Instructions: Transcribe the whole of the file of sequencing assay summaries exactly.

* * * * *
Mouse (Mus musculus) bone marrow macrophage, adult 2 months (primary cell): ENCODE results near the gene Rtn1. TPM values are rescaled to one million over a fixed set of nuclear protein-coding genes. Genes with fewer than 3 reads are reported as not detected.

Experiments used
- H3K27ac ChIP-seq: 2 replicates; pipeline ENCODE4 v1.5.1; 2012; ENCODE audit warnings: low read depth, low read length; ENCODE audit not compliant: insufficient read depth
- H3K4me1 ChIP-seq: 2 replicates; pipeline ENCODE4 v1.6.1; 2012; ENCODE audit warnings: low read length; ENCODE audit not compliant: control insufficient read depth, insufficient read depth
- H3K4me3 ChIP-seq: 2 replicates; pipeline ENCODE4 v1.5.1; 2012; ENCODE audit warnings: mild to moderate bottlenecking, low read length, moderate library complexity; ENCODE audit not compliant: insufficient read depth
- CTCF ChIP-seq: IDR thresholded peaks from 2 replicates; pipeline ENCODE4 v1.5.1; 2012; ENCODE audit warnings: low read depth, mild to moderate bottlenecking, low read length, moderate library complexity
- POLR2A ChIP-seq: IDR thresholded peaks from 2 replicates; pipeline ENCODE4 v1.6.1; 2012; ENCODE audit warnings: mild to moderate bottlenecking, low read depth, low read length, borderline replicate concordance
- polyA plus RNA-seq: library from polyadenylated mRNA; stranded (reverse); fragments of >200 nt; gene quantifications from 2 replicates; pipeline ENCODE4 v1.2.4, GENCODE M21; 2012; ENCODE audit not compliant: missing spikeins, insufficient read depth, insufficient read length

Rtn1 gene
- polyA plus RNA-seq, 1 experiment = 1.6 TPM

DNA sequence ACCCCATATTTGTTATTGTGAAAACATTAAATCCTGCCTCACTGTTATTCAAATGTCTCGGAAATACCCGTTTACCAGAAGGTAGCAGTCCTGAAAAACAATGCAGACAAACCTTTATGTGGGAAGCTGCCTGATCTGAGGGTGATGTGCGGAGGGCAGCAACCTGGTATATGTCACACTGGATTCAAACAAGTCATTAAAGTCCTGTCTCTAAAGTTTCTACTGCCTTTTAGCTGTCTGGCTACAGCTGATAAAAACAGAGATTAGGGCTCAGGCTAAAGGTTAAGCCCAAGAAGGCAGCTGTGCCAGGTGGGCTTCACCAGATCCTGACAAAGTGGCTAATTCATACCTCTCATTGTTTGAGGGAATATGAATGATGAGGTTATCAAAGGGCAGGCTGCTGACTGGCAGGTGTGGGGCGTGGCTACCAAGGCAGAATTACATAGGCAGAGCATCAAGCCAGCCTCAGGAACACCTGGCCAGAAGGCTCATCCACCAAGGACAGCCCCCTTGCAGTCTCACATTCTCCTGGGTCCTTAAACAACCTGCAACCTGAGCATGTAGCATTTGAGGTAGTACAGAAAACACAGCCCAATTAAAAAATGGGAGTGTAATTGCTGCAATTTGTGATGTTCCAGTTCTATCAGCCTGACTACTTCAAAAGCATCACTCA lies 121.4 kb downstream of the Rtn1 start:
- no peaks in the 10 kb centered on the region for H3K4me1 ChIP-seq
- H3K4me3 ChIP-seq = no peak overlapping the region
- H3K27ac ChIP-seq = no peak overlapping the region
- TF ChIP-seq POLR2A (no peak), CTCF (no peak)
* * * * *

Mouse (Mus musculus) bone marrow macrophage, adult 2 months (primary cell): ENCODE results near the gene Rtn1. TPM values are rescaled to one million over a fixed set of nuclear protein-coding genes. Genes with fewer than 3 reads are reported as not detected.

Experiments used
- H3K27ac ChIP-seq: 2 replicates; pipeline ENCODE4 v1.5.1; 2012; ENCODE audit warnings: low read depth, low read length; ENCODE audit not compliant: insufficient read depth
- H3K4me1 ChIP-seq: 2 replicates; pipeline ENCODE4 v1.6.1; 2012; ENCODE audit warnings: low read length; ENCODE audit not compliant: control insufficient read depth, insufficient read depth
- H3K4me3 ChIP-seq: 2 replicates; pipeline ENCODE4 v1.5.1; 2012; ENCODE audit warnings: mild to moderate bottlenecking, low read length, moderate library complexity; ENCODE audit not compliant: insufficient read depth
- CTCF ChIP-seq: IDR thresholded peaks from 2 replicates; pipeline ENCODE4 v1.5.1; 2012; ENCODE audit warnings: low read depth, mild to moderate bottlenecking, low read length, moderate library complexity
- POLR2A ChIP-seq: IDR thresholded peaks from 2 replicates; pipeline ENCODE4 v1.6.1; 2012; ENCODE audit warnings: mild to moderate bottlenecking, low read depth, low read length, borderline replicate concordance
- polyA plus RNA-seq: library from polyadenylated mRNA; stranded (reverse); fragments of >200 nt; gene quantifications from 2 replicates; pipeline ENCODE4 v1.2.4, GENCODE M21; 2012; ENCODE audit not compliant: missing spikeins, insufficient read depth, insufficient read length

Rtn1 gene
- polyA plus RNA-seq, 1 experiment = 1.6 TPM

DNA sequence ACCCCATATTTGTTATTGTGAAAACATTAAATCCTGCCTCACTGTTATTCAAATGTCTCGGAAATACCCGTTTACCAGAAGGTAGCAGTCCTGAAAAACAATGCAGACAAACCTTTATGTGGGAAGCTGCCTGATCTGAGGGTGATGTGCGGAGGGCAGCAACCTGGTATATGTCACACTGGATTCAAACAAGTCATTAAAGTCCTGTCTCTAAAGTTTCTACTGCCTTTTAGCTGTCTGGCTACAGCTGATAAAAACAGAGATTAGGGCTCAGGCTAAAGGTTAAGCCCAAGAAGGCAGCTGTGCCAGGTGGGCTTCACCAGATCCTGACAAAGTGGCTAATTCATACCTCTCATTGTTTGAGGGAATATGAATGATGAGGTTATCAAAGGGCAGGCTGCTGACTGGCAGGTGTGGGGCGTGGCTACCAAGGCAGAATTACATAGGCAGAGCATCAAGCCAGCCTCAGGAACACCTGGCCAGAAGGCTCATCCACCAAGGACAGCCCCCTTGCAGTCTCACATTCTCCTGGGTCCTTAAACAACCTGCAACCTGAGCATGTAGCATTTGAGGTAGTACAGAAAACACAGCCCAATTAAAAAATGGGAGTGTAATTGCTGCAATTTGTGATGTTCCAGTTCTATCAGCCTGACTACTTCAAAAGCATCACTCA lies 121.4 kb downstream of the Rtn1 start:
- no peaks in the 10 kb centered on the region for H3K4me1 ChIP-seq
- H3K4me3 ChIP-seq = no peak overlapping the region
- H3K27ac ChIP-seq = no peak overlapping the region
- TF ChIP-seq POLR2A (no peak), CTCF (no peak)